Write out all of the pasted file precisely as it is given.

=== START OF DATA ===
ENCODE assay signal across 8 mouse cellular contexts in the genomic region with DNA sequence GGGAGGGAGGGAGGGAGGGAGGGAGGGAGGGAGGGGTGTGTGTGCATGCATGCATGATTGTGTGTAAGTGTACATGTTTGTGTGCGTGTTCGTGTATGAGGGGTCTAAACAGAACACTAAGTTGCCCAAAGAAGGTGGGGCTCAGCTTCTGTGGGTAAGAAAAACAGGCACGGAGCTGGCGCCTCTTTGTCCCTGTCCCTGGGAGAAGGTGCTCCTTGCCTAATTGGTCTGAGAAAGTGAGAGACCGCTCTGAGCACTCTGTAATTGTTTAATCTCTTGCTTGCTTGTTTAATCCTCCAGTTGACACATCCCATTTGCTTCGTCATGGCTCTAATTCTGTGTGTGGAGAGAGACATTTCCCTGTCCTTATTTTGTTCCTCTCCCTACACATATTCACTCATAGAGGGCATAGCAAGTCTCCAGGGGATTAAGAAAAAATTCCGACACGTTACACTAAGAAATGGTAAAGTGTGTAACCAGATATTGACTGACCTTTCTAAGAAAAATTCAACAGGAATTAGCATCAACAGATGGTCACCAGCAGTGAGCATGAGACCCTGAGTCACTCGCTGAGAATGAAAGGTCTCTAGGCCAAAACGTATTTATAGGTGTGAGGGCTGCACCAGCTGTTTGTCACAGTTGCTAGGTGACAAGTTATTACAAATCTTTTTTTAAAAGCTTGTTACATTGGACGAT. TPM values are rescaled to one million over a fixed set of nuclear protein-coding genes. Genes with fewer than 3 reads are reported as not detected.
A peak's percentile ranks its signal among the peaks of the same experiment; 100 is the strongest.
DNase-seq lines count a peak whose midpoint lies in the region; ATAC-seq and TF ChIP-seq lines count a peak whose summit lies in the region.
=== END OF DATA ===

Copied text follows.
ENCODE assay signal across 8 mouse cellular contexts in the genomic region with DNA sequence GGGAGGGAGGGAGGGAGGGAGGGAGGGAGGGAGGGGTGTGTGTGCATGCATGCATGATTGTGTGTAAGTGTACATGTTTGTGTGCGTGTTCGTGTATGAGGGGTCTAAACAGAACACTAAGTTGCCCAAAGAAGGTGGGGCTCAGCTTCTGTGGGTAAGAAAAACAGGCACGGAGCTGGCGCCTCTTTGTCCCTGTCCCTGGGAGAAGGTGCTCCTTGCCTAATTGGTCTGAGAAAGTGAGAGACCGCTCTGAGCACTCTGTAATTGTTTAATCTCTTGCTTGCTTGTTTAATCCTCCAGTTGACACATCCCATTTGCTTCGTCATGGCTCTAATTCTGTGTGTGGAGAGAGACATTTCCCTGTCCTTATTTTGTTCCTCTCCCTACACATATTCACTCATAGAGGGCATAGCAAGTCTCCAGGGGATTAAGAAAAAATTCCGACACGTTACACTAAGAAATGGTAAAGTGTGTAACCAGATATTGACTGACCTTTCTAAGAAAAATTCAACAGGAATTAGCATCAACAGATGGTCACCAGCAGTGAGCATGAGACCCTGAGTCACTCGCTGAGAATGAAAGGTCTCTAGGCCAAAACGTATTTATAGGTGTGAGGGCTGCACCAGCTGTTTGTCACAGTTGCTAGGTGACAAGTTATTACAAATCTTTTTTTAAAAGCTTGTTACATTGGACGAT. TPM values are rescaled to one million over a fixed set of nuclear protein-coding genes. Genes with fewer than 3 reads are reported as not detected.
A peak's percentile ranks its signal among the peaks of the same experiment; 100 is the strongest.
DNase-seq lines count a peak whose midpoint lies in the region; ATAC-seq and TF ChIP-seq lines count a peak whose summit lies in the region.